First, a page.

Music of Carl Czerny
Carl Czerny was an Austrian composer, pianist, and music teacher who was active in the 19th century. He was born in 1791 in Vienna, Austria and began his musical career as a child prodigy, performing as a pianist and composing music at a young age. He later became a highly respected composer and music teacher, and his music was widely performed and popular during his lifetime.
Czerny is best known for his piano music, particularly his piano etudes and exercises, which are still widely used by pianists today to improve their technique and virtuosity. He also composed a number of other works for piano, including solo piano pieces, piano sonatas, and piano concertos. In addition to his piano music, Czerny also composed works for other instruments, including violin, cello, and voice.
He was known for his technical and virtuosic piano music. He is best known for his piano etudes and exercises, which are still widely used by pianists today to improve their technique and virtuosity. His music was widely performed and popular during his lifetime.
Music of Cornelius Gurlitt
Cornelius Gurlitt was a German composer, pianist, and music teacher who was active in the 19th and early 20th centuries. He was born in 1820 in Hanover, Germany and began his musical career as a pianist and composer. He later became a highly respected music teacher, and his music was widely performed and popular during his lifetime.
Gurlitt is best known for his piano music, particularly his piano sonatas, which are known for their technical demands and expressive character. He also composed a number of other works for piano, including solo piano pieces, piano concertos, and piano chamber music. In addition to his piano music, Gurlitt also composed works for other instruments, including violin, cello, and voice. His piano sonatas are particularly well-known and are considered an important part of the classical piano repertoire. His music was widely performed and popular during his lifetime.
Music of Michael Giacchino
Michael Giacchino is an American composer and conductor who is active in the film and television industry. He was born in 1967 in Riverside, New Jersey and began his musical career as a composer for video games. He later transitioned to composing music for film and television, and his music has been featured in numerous movies and TV shows.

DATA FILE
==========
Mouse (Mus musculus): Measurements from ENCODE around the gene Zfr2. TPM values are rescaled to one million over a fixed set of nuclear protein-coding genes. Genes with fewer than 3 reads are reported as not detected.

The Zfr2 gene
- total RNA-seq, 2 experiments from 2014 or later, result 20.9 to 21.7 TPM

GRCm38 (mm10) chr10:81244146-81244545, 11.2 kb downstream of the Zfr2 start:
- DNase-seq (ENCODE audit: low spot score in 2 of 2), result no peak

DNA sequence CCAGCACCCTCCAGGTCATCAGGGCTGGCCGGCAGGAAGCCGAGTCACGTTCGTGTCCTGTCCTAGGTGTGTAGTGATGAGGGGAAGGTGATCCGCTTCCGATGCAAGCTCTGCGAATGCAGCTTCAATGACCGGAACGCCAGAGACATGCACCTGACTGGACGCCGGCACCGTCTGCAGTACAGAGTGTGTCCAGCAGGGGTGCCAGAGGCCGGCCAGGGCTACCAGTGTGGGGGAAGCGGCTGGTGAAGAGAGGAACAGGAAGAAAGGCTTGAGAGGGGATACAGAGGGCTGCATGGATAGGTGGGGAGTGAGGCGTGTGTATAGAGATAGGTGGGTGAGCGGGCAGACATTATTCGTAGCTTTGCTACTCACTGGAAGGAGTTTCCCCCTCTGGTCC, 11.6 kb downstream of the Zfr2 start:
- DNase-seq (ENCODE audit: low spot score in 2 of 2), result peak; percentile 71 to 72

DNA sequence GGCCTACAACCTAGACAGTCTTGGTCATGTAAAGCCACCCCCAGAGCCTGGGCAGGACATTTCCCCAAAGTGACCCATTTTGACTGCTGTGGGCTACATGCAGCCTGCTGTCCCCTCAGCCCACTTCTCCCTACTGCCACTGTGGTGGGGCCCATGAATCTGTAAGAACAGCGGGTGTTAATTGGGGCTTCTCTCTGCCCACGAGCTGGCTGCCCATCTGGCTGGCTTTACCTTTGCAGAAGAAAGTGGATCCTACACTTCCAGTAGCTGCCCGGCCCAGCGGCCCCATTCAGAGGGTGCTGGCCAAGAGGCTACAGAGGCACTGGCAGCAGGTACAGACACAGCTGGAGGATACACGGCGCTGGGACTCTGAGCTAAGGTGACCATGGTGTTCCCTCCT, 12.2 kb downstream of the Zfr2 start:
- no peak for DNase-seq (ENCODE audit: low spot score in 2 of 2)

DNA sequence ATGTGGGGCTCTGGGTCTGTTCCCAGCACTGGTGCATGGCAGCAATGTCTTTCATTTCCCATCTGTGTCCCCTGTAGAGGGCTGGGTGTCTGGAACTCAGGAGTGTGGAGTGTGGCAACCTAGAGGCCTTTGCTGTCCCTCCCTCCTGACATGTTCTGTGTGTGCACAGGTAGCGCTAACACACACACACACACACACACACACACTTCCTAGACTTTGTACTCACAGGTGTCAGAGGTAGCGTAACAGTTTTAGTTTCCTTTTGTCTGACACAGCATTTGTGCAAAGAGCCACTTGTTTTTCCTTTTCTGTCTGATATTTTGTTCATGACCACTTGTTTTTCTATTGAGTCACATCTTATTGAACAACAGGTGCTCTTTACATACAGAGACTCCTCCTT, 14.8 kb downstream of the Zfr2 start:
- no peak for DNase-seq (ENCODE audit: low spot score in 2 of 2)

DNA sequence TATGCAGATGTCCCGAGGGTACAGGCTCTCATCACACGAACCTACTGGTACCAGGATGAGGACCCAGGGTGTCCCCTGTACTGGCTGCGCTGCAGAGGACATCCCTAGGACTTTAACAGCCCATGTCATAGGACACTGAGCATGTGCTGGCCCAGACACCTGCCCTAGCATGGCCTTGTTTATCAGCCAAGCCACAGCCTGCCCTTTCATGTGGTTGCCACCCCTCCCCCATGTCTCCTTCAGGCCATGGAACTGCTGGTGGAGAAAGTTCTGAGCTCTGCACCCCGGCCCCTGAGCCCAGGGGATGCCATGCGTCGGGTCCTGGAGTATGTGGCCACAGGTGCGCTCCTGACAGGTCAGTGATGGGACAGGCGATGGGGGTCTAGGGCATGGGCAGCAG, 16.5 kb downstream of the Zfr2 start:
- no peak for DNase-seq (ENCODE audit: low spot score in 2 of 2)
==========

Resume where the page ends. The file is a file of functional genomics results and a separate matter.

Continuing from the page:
Giacchino is known for his versatile and energetic music, which ranges from dramatic and suspenseful to playful and lighthearted. He has composed music for a wide variety of film and television projects, including animated films, live-action films, and TV series. Some of his most notable works include the scores for the movies “Up,” “Inside Out,” and “Star Trek,” as well as the TV series “Lost” and “Alias.” He has composed music for a wide variety of projects and is highly respected in the film and television industry.
What makes carols concert special?
Unisono music school carol concerts can be special for many of the same reasons that carol concerts in general are special. In addition to the festive and joyful atmosphere, the variety of musical styles, and the opportunity to hear guest artists, music school carol concerts may also have the following characteristics that make them particularly special:
Performance by student musicians. Music school carol concerts feature performances by student musicians, which can be a great opportunity for these young musicians to showcase their skills and talents. These concerts can be a source of pride for the students and their families, and can be a great way for the community to support and celebrate their achievements.
A sense of community. Music school carol concerts can be a great way for students, parents, and community members to come together and celebrate the holiday season and the achievements of the music school. These events can foster a sense of community and shared joy, and can be a great way to connect with others during the holiday season.
Carols are important part of european tradition
Carols are an important part of many traditions around the world. These songs, which are typically associated with Christmas and the holiday season, are a way to celebrate and honor the birth of Jesus Christ and the values of the Christian faith. Carols are often sung in church services and other religious gatherings, and can be a way for people to connect with their faith and express their devotion.
In addition to their religious significance, carols are also an important part of cultural traditions. Many people enjoy singing and listening to carols as a way to celebrate the holiday season and create a festive atmosphere. Carols are often passed down from generation to generation, and singing them can be a way to connect with the past and preserve cultural traditions.
Overall, carols are an important part of tradition because they provide an opportunity for people to celebrate, connect with their faith and culture, and express their joy and devotion.